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The Russian left has hardly escaped Stalin’s shadow, but there are signs of change

By Blog Admin, on 30 September 2013

RIAN archive 535278 Laying flowers and wreaths to Iosif Stalin's grave at Kremlin wall

RIA Novosti archive, image #535278
Vladimir Fedorenko / CC-BY-SA 3.0

How are left-wing parties and movements faring in Russian politics? Luke March argues that despite the strength of the Russian Communist Party (KPRF), the left in Russia remains remarkably weak and fragmented. Nevertheless there is evidence of a shift towards contemporary European patterns with a stronger social-democratic movement and less reliance on the KPRF.

Over two decades after communism’s collapse, commentators rarely tire of pointing out the obdurate survival of the Russian Communist Party (KPRF), which remains Russia’s second-largest party. But it is not the strength of the Russian left that is most remarkable – rather its weakness. After all, sociologically, Russia remains rather a left-wing country, with opinion polls showing high support for social equality and a paternalist welfare state. Even former plutocrat-cum-dissident Mikhail Khodorkovsky has repeatedly called for a ‘left turn’ in social policy. Arguably then, the Russian left should be much stronger than the still-large but now much denuded KPRF. So what is the current situation of the left and why?

The parliamentary ‘opposition’

Symptomatically, the dominance of the KPRF is a major sign of the left’s weakness. This party has long been regarded by left-wing activists as a ‘Frankenstein’s monster’, essentially unable to evolve but blocking newer left-wing trends, because of its intrinsic Stalinism, loyalty to the state and ‘right-wing’ nationalist/religious rhetoric. Although in the 1990s this view was somewhat caricatured, the party has signally failed to evolve in the Putin era. After 2003 it was reduced to its core vote and it has gradually lost all of its interesting and/or reformist figures (who were either purged or left). It is bereft of any political influence (even losing its last governor in 2013).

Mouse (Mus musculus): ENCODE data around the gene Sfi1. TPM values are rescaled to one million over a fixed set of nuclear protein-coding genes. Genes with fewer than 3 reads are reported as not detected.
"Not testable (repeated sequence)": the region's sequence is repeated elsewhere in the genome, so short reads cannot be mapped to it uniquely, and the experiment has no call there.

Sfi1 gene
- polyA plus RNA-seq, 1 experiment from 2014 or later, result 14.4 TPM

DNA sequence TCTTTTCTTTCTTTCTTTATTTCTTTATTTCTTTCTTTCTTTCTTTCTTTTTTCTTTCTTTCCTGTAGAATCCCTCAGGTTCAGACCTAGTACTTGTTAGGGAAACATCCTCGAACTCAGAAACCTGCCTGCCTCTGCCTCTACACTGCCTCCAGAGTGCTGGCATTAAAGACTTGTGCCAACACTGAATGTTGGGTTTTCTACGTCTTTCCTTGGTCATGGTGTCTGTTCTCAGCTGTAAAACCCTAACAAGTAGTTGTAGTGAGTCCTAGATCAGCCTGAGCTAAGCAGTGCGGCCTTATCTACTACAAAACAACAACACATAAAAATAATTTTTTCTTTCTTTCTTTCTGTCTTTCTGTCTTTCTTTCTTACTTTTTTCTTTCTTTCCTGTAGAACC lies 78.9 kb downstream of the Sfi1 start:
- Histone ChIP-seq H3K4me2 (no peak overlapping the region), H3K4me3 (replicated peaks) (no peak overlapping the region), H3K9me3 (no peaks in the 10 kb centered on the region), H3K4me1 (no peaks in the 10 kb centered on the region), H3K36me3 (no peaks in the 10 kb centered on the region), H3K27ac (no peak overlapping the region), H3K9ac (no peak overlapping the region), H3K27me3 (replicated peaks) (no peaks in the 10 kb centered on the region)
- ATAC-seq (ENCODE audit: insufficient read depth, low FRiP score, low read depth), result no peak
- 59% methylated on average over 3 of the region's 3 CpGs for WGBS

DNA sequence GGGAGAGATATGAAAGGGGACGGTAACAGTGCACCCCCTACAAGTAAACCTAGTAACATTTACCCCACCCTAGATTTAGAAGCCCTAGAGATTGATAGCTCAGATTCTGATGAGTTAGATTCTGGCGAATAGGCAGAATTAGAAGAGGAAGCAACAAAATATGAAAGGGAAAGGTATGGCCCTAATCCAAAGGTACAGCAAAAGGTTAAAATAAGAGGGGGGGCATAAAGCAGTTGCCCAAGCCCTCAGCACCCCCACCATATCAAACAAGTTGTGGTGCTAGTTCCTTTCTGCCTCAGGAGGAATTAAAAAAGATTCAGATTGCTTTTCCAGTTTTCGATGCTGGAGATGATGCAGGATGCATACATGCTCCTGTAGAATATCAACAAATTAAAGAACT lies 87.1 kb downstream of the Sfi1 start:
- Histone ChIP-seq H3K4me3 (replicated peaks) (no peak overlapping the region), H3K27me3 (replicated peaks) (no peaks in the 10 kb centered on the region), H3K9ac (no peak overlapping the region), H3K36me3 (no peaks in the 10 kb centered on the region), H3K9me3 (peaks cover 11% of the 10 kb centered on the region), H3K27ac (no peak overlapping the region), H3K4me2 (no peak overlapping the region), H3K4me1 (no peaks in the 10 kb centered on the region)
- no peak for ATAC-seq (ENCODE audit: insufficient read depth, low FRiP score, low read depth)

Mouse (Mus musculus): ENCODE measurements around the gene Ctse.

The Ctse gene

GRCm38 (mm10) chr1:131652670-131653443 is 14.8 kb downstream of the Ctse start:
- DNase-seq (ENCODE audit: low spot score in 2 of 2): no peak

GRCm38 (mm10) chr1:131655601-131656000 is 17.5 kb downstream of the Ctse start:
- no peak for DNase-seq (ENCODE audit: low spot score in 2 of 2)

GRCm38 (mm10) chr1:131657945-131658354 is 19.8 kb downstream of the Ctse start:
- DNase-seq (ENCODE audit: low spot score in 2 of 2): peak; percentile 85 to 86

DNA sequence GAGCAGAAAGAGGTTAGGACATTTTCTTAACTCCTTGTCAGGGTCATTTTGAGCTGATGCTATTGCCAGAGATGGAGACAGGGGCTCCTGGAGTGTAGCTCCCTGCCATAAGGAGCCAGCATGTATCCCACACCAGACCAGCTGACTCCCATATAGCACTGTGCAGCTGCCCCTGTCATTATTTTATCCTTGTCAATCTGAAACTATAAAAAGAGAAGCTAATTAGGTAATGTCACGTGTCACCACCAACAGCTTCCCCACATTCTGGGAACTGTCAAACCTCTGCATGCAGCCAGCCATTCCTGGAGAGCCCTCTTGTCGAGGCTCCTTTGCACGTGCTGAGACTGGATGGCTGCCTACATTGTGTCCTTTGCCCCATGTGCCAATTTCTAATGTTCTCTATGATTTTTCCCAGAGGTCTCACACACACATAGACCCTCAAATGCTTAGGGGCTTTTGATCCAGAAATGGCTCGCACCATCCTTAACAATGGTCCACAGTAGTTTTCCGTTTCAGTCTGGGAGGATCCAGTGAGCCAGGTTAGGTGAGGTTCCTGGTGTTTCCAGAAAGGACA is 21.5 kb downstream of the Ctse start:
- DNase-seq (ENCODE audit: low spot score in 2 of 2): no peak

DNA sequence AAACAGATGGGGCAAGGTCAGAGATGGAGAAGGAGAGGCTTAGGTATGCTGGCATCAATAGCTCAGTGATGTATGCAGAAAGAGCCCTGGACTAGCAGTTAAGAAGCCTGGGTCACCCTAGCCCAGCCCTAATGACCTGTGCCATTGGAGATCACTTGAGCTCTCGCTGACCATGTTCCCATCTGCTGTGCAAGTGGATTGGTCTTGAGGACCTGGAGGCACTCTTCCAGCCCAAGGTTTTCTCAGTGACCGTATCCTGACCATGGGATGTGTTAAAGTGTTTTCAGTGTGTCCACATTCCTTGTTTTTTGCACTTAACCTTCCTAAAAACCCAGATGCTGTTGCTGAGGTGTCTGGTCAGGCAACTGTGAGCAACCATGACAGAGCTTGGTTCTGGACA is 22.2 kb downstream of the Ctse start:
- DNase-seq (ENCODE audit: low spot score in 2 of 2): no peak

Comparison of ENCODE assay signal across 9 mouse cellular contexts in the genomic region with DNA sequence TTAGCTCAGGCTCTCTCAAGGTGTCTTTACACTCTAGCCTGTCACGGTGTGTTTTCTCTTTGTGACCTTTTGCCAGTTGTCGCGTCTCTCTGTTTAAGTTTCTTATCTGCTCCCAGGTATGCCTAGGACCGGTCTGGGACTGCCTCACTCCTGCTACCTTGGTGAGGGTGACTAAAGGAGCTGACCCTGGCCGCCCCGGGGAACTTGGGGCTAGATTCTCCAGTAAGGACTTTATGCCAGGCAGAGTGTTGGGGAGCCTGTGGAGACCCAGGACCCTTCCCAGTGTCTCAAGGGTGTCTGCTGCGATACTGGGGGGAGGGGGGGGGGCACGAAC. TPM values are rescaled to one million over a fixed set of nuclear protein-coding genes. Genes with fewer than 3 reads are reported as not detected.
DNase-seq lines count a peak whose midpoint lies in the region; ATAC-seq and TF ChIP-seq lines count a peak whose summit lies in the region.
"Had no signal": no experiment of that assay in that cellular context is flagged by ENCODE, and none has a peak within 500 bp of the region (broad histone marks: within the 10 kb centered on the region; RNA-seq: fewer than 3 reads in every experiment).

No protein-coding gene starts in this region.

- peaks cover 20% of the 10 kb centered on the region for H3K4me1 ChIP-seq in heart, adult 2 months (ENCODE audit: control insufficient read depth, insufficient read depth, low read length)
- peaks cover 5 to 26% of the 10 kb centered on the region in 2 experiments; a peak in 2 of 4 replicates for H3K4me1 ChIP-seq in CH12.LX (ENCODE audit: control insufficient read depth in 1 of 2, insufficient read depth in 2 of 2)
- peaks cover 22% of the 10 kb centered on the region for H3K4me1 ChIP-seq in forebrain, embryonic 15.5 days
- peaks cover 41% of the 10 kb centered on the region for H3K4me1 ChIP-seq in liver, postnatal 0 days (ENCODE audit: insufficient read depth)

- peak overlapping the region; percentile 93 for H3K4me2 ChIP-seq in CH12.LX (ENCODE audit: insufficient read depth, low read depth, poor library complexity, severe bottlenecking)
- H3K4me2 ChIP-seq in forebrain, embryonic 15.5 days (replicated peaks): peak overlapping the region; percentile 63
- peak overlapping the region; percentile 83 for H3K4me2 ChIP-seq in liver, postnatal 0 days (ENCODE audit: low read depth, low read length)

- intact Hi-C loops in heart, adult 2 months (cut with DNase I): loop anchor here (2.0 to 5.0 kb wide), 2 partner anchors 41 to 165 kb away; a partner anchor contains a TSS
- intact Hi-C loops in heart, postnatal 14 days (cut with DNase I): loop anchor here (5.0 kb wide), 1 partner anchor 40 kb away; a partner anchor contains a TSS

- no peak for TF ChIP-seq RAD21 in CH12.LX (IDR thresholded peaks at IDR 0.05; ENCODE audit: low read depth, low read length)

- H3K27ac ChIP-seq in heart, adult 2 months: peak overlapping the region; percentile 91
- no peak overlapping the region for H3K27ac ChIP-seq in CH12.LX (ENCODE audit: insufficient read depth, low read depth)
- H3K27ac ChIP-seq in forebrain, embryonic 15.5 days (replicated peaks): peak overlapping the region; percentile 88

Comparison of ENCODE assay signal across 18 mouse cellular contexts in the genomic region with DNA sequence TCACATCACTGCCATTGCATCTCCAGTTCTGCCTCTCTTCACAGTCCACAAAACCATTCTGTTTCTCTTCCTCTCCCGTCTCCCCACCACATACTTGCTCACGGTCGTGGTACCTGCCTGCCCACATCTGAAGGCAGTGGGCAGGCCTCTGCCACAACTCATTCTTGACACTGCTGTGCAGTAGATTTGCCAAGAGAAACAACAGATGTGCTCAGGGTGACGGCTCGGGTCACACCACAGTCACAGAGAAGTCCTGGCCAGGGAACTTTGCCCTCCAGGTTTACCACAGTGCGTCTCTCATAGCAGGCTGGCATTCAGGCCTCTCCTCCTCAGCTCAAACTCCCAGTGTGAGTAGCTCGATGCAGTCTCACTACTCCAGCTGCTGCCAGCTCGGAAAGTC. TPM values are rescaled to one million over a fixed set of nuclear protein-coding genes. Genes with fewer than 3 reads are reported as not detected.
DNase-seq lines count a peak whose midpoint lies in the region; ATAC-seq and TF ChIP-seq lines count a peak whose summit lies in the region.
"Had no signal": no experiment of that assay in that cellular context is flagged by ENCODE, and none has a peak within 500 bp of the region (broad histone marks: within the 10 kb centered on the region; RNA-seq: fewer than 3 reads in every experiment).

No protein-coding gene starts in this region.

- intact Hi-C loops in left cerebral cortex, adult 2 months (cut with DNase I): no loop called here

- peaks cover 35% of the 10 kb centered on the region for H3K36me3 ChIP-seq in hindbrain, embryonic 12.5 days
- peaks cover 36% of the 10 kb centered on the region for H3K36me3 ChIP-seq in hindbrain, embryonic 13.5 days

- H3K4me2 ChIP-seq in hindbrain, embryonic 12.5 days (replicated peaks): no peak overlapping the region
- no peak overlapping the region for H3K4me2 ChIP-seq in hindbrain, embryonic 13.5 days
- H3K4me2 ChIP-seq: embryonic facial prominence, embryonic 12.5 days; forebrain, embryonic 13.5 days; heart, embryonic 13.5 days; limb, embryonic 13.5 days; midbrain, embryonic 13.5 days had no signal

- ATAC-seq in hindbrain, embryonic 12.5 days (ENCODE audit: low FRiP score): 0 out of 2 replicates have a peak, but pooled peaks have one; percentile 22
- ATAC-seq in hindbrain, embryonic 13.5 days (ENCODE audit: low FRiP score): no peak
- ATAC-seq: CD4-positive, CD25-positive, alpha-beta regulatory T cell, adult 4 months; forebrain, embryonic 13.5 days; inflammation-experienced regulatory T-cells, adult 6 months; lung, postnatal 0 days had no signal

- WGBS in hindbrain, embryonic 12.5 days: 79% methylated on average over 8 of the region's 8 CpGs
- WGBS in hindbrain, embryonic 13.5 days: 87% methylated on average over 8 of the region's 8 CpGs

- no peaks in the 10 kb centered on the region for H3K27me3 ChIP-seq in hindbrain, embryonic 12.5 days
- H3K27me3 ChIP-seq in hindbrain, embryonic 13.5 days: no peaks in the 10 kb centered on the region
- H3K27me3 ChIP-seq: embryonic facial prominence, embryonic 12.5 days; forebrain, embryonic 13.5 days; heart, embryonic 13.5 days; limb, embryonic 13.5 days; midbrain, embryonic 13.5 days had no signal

Under the 20-year leadership of Gennadii Zyuganov, the party now barely pretends to contest for power. Indeed, whereas the KPRF used to advocate fighting the ‘anti-national elite’, it has latterly advocated a ‘popular front’ with Putin at the helm and Zyuganov (who has never held executive office) as PM. The KPRF does remain the only Russian parliamentary party (occasionally) to criticise Putin, which accords it increased support from younger voters.

But its endlessly recycled policies (of which ever-more overt Stalinism is just one example) means that political scientist Vladimir Gel’man’s claim that it is Russia’s ‘most boring’ party is apt. Nor is it in any sense a real opposition any longer. Despite griping about presidential dictatorship, the party distances itself completely from the street opposition, which it sees as ‘orangists’ (i.e. pro-Western forces behind ‘coloured revolutions’). (more…)

Václav Havel today

By Blog Admin, on 21 December 2011

Václav Havel

Photo: Martin Kozák via Wikicommons

The challenge, suggests Tim Beasley-Murray, is to make the death of Václav Havel not only the cause of sadness and commemoration, but a new(s) story of ‘the art of the impossible’

Václav Havel’s essay of 1987, The Story and Totalitarianism’, opens with the following anecdote:

‘A friend of mine, who had serious problems with asthma, was sentenced for political reasons to several years in prison.  In prison he suffered greatly because his cellmates were smokers and he could not breathe properly.  All his requests to be transferred to a cell of non-smokers fell on deaf ears.  His health was seriously in danger, indeed his life was at risk.  An American woman, who found out about the situation, wanted to help and telephoned an acquaintance, the editor of an influential newspaper, asking if he might be able to write an article about the situation.  The editor replied, “Ring me when he’s dead.”’

Czechoslovak asthma isn’t enough of a story for the Western editor.  ‘We are not worthy of attention because we don’t have stories and we don’t have death.  We just have asthma.  And who wants to hear our stereotypical coughing?’ Totalitarianism, Havel argues, neutralizes the drama of stories and it makes everyday suffering into something normal and unexceptional.

Now that Havel is dead, it is worth asking what sort of story his death makes.  Havel’s death is the cause of great sadness, in Prague and around the world. And yet, long expected and undramatic, it does not appear to be much of a news story, rather one of the final melancholy pages of a certain chapter of history. (In addition to Havel, this year has seen the death of a number of his comrades in dissidence and power, including Jiří Dienstbier and Jiří Gruša.  That is to say: a generation is passing.) That mortality is kind to no one and has no respect for goodness and reputation is shown by the swift and unceremonious way that Havel’s death was replaced on the front pages by the death of another, very different sort of political leader. (more…)